Loy Krathong & Yi Peng

Fireworks fill the sky on Loy Krathong.

No, they’re not Thai sisters, but they are related. Loy Krathong and Yi Peng are two Thai holidays celebrated simultaneously. Think “July 4th” combined with floating lanterns!

Playing fireworks in the street.

Airburst

Loy Krathong (literally “floating platform”), occurs on the night of the full moon of the last month of the Thai lunar calendar which was the November full moon this year. Over 700 years old, the festival is celebrated throughout Thailand and marks the end of monsoon season and the rice harvest. Usually made of coconut husks or banana stalks, krathong are decorated and carry candles, coins, and flowers. Thai tradition holds that releasing a krathong to drift downstream symbolizes a new start with old problems floating away.

Up ...

... up ...

... and away!

Yi Peng is observed only in the north of the country (where we are) and in neighboring countries including Laos and Burma. Occurring at the same time and for the same reasons as Loy Krathong, Yi Peng also symbolizes the floating away of problems, but by wind instead of by water. Large red or white lanterns are fitted with a donut-shaped wax candle that, once lit, fills the 4-foot high lantern with hot air until it tugs to be released heavenward. A simple paper and bamboo lantern complete with candle can be bought for about a dollar. Fancier lanterns are equipped with time-release fireworks. After ascending hundreds of feet, these lanterns will drop a series of loud flash bombs or set off a string of firecrackers or release a thick comet’s tail of dazzling sparkles.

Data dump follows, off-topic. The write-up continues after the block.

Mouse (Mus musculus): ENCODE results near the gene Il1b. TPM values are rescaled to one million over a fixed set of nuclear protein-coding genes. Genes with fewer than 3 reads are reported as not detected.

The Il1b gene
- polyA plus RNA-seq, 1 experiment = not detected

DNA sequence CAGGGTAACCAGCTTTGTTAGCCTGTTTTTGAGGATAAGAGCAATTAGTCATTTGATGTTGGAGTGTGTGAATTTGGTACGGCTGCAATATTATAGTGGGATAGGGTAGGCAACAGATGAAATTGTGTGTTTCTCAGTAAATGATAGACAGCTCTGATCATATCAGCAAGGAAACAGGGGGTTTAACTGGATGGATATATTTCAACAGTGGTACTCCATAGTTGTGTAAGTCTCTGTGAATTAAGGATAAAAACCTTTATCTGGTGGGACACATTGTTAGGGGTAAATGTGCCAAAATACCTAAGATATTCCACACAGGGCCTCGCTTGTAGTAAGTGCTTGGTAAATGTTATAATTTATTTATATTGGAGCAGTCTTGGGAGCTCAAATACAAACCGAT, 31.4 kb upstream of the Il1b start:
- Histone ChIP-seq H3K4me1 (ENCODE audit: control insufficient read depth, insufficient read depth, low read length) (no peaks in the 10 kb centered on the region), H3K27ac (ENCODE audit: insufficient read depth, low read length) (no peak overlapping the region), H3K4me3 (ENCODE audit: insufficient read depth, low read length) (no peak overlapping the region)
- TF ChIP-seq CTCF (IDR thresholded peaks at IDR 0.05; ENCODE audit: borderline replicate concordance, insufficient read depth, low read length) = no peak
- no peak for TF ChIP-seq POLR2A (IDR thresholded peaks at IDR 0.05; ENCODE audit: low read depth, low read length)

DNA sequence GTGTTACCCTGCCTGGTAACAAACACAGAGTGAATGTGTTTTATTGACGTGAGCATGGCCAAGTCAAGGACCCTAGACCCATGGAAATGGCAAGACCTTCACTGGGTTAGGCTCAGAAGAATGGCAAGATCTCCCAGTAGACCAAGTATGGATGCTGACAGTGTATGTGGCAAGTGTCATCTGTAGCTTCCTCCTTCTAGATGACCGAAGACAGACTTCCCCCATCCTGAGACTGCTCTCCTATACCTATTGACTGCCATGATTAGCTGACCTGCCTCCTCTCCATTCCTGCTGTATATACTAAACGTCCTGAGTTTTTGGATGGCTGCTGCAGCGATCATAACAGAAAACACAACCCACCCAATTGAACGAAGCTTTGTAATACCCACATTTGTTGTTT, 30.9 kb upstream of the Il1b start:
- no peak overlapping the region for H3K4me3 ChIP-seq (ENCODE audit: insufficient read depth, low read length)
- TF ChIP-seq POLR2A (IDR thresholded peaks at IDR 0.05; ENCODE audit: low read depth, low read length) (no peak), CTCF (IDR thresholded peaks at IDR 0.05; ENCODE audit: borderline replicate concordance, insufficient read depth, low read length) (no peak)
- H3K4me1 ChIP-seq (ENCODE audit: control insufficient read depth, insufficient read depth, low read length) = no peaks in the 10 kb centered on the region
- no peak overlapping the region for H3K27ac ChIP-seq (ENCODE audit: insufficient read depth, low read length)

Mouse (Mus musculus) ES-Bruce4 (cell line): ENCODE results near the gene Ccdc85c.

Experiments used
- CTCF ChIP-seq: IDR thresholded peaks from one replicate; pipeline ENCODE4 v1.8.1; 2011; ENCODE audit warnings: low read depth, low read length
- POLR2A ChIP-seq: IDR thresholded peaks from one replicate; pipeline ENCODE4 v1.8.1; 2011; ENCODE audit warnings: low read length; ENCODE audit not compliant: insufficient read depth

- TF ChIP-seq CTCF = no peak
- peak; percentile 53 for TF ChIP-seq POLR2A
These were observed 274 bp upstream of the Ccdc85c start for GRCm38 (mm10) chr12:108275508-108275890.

It is certainly a spectacular and beautiful sight to see thousands of illuminated lanterns floating through the night sky. Elli did a great job with her little pink camera. To check out a cool video of Li Peng in Chiang Mai, click here.

Rockets‘ red glare

Burning bush

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